The Week That Was

April 06, 2003

The War

U.S. Army troops fought their way up the Tigris River toward the southwest side of Baghdad and took over Saddam International Airport on the outskirts of the city.

U.S. Marines encountered little resistance as they crossed the Euphrates River and moved to the city limits of southeast Baghdad, past streams of fleeing city residents, many offering encouragement to the troops.

Two videos -- one of Iraq President Saddam Hussein speaking and another of him on the streets of Baghdad -- appeared to show that he had survived coalition airstrikes.

British troops in Umm Qasr replaced their helmets with berets as humanitarian aid continued to trickle into the port city.

Several unarmed Iraqi civilians -- including at least seven women and children in one incident -- were killed when U.S. troops, wary of suicide bombers, fired on vehicles that approached checkpoints without slowing down.

Basra remained in the hands of Iraqi forces as British troops probed into the important port city from the outskirts.

Peter Arnett was fired by NBC after the veteran war correspondent now in Baghdad gave an interview to Iraqi television in which he criticized the U.S. war effort. Fox News reporter Geraldo Rivera was forced to leave Iraq by U.S. military authorities when he broadcast a report that exposed the location of a unit.

A car exploded near a checkpoint in western Iraq, killing three coalition soldiers, a pregnant woman who had just stepped from the car and its driver.

Michael Kelly, a one-time reporter for The Sun who was an editor at the Atlantic Monthly, died in a Humvee accident while embedded with the army's 3rd Infantry Division.

Defense Secretary Donald H. Rumsfeld defended the coalition war plans from criticism that troops went into Iraq without enough manpower or equipment, saying reinforcements would flow into the region as needed.

Two missing journalists from Newsday and two freelance photographers turned up safe in Jordan after spending a week in an Iraqi prison.

Thousands of Arabs headed to Iraq to fight coalition troops in what was termed a new jihad.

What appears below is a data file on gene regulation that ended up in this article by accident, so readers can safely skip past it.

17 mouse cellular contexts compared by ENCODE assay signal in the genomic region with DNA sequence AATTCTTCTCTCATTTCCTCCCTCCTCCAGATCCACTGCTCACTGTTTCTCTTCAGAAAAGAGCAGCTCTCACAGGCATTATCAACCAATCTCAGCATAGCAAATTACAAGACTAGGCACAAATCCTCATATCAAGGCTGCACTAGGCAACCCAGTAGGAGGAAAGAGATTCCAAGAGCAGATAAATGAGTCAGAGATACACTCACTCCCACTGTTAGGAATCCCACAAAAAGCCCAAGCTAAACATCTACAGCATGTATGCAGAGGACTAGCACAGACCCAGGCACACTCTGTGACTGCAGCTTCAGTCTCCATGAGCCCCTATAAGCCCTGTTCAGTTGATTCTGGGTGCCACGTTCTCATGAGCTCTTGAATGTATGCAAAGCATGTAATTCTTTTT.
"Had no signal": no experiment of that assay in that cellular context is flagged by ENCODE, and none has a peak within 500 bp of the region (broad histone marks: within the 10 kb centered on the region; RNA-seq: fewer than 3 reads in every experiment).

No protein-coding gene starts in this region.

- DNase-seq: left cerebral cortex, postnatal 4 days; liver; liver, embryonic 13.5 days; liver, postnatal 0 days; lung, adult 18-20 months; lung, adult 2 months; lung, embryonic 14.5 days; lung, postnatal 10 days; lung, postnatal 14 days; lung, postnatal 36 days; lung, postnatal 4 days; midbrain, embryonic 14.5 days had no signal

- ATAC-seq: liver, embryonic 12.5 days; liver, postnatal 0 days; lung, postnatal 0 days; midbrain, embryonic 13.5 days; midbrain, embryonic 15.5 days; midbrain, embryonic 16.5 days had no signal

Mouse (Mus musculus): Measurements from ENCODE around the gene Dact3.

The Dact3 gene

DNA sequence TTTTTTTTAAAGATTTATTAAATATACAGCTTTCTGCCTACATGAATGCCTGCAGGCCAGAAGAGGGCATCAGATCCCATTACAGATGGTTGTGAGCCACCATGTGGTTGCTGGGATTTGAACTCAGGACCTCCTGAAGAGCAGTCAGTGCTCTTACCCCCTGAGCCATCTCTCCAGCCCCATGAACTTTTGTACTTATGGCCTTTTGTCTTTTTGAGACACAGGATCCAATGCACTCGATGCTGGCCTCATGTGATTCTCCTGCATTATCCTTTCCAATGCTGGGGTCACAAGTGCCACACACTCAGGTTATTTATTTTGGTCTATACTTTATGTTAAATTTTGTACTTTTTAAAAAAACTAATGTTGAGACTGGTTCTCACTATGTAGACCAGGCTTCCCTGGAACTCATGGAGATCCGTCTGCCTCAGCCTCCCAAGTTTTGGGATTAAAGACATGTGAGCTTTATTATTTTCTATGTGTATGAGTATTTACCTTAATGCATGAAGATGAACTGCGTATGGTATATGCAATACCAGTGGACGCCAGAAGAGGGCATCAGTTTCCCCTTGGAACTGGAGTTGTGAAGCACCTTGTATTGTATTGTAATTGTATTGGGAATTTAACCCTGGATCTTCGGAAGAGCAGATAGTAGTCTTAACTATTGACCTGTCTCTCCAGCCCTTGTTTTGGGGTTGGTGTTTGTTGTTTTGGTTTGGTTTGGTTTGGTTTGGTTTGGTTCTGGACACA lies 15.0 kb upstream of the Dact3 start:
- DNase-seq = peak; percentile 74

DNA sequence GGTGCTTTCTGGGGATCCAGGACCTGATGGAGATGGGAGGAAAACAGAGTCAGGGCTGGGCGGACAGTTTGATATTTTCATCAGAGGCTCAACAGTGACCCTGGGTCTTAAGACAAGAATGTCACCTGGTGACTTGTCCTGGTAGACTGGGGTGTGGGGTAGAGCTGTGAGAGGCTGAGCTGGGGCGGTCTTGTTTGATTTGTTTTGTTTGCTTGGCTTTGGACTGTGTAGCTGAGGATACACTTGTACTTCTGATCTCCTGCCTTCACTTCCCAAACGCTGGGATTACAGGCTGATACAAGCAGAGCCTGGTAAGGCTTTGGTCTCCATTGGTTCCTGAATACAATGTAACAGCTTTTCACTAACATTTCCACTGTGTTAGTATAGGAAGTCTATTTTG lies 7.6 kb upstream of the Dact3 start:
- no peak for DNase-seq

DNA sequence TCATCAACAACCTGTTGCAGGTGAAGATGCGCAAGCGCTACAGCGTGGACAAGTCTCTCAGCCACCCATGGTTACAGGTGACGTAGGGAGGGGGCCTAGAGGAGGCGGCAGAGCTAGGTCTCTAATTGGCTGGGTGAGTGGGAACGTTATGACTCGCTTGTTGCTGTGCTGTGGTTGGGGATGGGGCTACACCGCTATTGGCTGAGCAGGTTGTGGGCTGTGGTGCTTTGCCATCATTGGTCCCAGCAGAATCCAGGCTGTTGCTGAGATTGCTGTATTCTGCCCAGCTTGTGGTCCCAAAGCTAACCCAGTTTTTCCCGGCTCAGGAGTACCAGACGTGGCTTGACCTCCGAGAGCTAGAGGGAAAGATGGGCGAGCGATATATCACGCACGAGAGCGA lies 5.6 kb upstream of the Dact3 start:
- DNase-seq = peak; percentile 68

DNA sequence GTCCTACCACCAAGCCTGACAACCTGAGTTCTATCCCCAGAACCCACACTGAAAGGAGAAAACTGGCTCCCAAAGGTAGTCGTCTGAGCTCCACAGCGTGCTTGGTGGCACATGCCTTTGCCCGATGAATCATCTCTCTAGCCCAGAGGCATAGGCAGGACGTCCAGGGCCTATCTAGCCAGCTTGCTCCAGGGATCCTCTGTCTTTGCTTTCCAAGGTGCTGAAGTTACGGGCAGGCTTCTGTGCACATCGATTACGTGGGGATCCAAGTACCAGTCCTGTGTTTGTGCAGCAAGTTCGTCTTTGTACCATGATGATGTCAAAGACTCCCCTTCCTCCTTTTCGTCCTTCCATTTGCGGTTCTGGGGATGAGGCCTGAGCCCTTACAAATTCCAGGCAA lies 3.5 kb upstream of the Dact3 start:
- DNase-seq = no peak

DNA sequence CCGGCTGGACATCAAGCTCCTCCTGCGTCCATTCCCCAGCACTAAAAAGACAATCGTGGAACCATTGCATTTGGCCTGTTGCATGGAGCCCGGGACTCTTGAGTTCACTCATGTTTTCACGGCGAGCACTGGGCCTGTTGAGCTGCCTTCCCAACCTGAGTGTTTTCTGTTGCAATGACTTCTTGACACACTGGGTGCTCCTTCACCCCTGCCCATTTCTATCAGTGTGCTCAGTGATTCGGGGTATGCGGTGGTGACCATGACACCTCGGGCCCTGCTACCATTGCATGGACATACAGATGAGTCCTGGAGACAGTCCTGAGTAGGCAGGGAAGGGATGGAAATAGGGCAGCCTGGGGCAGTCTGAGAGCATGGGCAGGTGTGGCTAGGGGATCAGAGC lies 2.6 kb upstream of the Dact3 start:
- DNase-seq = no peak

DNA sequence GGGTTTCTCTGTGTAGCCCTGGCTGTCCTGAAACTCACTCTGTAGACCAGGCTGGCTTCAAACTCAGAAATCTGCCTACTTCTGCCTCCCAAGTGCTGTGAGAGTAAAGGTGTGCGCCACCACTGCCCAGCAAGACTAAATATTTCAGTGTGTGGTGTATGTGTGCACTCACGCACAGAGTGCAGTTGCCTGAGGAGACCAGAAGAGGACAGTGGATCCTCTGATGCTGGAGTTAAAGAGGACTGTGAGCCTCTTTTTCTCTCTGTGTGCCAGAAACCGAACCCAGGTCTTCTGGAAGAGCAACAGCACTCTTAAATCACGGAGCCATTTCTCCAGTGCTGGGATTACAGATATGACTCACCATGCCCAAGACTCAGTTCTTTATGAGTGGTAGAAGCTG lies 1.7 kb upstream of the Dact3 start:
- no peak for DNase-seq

A statue of Saddam Hussein in the city of Najaf, holy to Shiite Muslims, was blown up in a joint action by local religious officials and U.S. troops.

The archbishop responsible for Roman Catholics in the U.S. military said they can fight in Iraq "in good conscience" despite opposition to the war from most Catholic authorities, including the pope.

During a visit by U.S. Secretary of State Colin L. Powell, Turkey agreed to allow non-lethal supplies for U.S. troops to flow through that country.

Kurdish forces, aided by U.S. troops, made advances against Iraqi positions in the north.

Casualties: On Friday, the Pentagon said 54 American service members had died, 16 were missing and seven had been captured. Britain said 27 of its troops were dead.

The World

A bomb exploded on the southern Philippine island of Mindanao near where the government is fighting a separatist Muslim group, killing 16.

Venerable insurer Lloyd's of London reported its first profit in six years.

SARS, the highly contagious respiratory disease that started in China, has spread through Asia, Europe and America and continued to affect business travel and tourism.

Nine Mexicans linked to a struggle between cocaine cartels were found tortured and murdered outside the border city of Nuevo Laredo.

Hijackers took over a local ferry in Cuba, ordering it to sail to the United States. It was towed back to Cuba when it ran out of fuel.

A British court convicted two illegal immigrants from Algeria of plotting to raise money for terrorist groups.

In Italy, which has one of the world's highest concentrations of Roman Catholics, the Parliament began considering a bill to reduce the time it takes to get a divorce.

The Nation

The Colonial Pipeline Co. agreed to pay $34 million in fines for seven spills that releasd a total of 1.45 milion gallons of oil.

A hijacker commandered a Cuban plane and forced it fly to Key West, the second such incident in a week.

The Supreme Court heard arguments in a case involving the use of affirmative action in admissions to the University of Michigan.

Historian Alan Brinkley was named provost of Columbia University. Elena Kagan became the first female dean of Harvard Law School.

The Rev. Louis E. Miller, 72, a Catholic priest, pleaded guilty in Louisville, Ky., to molesting 21 children.

The U.S. economy lost 108,000 jobs in March as the unemployment rate remained at 5.8 percent, the government reported.

The House Judiciary Committee approved a bill giving gun manufacturers and dealers immunity against many lawsuits, including the types now in courts.

The Region

The slots bill pushed by the administration of Gov. Robert L. Ehrlich Jr. died when a House committee voted 16-5 not to send it to the floor. Ehrlich said he would veto any new taxes and order drastic cuts in spending.

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